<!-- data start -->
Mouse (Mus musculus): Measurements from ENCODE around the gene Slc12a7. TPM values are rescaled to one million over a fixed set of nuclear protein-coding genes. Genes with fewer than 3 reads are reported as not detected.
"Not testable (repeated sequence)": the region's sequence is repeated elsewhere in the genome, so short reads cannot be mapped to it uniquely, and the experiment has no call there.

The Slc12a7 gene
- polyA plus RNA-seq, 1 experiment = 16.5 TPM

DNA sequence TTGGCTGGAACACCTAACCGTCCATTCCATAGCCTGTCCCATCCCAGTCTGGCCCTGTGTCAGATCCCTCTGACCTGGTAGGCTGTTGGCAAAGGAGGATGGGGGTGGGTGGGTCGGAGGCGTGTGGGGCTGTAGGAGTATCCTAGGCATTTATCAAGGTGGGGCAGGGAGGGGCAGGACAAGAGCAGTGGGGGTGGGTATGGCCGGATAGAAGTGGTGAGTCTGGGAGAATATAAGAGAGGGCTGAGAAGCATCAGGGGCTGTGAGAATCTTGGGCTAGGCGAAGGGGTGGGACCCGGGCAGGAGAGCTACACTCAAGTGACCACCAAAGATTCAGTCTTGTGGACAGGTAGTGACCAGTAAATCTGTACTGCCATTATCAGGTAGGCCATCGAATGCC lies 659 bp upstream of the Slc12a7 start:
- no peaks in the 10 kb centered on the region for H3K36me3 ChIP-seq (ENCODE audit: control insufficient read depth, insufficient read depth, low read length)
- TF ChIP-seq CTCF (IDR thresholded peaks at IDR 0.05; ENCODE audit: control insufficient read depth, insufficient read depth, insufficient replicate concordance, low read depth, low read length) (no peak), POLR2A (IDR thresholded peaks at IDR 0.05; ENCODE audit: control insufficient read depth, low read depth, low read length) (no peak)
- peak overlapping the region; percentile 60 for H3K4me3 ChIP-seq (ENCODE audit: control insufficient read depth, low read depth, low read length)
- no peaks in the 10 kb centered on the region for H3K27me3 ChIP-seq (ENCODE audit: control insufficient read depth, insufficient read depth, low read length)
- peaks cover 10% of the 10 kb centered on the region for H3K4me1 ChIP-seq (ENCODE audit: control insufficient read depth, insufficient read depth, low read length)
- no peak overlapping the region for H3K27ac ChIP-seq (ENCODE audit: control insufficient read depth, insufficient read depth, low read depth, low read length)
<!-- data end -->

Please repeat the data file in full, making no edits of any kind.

Mouse (Mus musculus): Measurements from ENCODE around the gene Slc12a7. TPM values are rescaled to one million over a fixed set of nuclear protein-coding genes. Genes with fewer than 3 reads are reported as not detected.
"Not testable (repeated sequence)": the region's sequence is repeated elsewhere in the genome, so short reads cannot be mapped to it uniquely, and the experiment has no call there.

The Slc12a7 gene
- polyA plus RNA-seq, 1 experiment = 16.5 TPM

DNA sequence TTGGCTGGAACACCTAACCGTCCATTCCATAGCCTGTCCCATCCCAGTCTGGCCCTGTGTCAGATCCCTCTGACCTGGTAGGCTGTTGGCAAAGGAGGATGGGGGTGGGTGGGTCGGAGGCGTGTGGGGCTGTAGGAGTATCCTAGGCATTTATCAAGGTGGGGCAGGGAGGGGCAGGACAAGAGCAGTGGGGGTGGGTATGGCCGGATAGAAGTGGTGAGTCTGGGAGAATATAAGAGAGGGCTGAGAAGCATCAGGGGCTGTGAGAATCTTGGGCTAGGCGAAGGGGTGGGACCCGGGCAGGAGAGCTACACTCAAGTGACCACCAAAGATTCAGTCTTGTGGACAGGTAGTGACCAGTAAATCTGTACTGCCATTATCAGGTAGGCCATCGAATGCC lies 659 bp upstream of the Slc12a7 start:
- no peaks in the 10 kb centered on the region for H3K36me3 ChIP-seq (ENCODE audit: control insufficient read depth, insufficient read depth, low read length)
- TF ChIP-seq CTCF (IDR thresholded peaks at IDR 0.05; ENCODE audit: control insufficient read depth, insufficient read depth, insufficient replicate concordance, low read depth, low read length) (no peak), POLR2A (IDR thresholded peaks at IDR 0.05; ENCODE audit: control insufficient read depth, low read depth, low read length) (no peak)
- peak overlapping the region; percentile 60 for H3K4me3 ChIP-seq (ENCODE audit: control insufficient read depth, low read depth, low read length)
- no peaks in the 10 kb centered on the region for H3K27me3 ChIP-seq (ENCODE audit: control insufficient read depth, insufficient read depth, low read length)
- peaks cover 10% of the 10 kb centered on the region for H3K4me1 ChIP-seq (ENCODE audit: control insufficient read depth, insufficient read depth, low read length)
- no peak overlapping the region for H3K27ac ChIP-seq (ENCODE audit: control insufficient read depth, insufficient read depth, low read depth, low read length)